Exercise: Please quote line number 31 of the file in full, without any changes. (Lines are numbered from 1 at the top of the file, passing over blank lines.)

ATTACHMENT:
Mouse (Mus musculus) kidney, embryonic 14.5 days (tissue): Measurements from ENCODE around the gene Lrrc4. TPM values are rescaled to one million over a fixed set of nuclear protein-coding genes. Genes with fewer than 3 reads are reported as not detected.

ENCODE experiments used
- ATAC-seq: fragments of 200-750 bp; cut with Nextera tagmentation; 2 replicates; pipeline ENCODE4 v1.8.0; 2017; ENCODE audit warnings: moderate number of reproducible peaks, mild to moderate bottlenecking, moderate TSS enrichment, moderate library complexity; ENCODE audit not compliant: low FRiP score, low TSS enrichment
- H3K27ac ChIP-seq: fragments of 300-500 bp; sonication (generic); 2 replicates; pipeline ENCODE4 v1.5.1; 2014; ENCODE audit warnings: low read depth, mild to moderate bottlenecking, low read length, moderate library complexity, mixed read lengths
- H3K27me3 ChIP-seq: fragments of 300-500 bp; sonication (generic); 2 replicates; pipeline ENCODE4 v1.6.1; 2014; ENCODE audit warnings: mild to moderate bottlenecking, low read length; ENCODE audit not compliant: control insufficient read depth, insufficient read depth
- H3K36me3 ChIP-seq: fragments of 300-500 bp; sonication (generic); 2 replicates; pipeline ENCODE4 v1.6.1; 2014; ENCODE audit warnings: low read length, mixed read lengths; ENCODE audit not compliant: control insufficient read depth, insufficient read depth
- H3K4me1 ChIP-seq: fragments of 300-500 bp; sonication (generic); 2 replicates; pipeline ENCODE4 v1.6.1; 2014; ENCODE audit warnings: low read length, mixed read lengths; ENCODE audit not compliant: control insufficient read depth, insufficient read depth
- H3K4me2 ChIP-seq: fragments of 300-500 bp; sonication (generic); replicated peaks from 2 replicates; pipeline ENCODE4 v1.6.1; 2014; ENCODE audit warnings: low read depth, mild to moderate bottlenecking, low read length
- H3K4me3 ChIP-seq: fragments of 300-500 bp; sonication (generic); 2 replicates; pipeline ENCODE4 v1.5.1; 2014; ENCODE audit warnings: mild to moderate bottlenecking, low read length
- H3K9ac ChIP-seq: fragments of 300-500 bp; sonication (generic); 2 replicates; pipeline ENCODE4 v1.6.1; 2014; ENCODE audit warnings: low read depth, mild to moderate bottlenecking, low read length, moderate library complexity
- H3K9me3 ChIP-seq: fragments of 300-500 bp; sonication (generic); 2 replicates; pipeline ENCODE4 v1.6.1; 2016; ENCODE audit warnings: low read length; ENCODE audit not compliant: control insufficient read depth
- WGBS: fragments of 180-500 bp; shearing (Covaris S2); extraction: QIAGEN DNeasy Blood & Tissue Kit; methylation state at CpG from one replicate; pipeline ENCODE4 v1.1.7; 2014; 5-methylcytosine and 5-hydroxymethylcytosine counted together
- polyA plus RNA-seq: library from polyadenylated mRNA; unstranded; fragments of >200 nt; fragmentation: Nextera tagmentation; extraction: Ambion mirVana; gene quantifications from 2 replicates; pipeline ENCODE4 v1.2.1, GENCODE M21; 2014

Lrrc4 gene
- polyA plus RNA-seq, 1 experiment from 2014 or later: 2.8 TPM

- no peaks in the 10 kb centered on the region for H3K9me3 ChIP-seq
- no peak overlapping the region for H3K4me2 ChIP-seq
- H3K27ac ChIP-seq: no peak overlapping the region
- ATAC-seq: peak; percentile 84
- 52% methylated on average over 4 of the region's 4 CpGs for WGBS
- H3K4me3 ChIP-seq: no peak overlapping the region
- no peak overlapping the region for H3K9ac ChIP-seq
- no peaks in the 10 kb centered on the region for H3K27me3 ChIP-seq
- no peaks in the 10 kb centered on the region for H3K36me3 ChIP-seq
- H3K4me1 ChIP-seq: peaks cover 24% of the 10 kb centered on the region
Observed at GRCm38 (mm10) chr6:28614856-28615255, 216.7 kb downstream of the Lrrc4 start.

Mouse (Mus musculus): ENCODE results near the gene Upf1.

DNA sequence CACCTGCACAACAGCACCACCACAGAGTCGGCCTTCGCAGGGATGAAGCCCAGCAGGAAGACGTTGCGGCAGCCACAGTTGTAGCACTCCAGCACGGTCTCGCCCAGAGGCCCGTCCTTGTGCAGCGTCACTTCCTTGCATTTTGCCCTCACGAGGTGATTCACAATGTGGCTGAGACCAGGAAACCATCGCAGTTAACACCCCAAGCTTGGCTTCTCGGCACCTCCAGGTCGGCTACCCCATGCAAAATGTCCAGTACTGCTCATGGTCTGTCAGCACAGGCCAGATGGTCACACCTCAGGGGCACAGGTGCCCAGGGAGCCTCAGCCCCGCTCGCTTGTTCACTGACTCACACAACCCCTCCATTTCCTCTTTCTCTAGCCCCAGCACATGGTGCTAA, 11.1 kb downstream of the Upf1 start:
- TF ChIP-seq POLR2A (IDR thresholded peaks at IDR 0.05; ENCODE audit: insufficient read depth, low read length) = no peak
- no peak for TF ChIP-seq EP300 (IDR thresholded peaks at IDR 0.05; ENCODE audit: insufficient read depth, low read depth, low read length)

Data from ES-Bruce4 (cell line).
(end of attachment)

Data from ES-Bruce4 (cell line).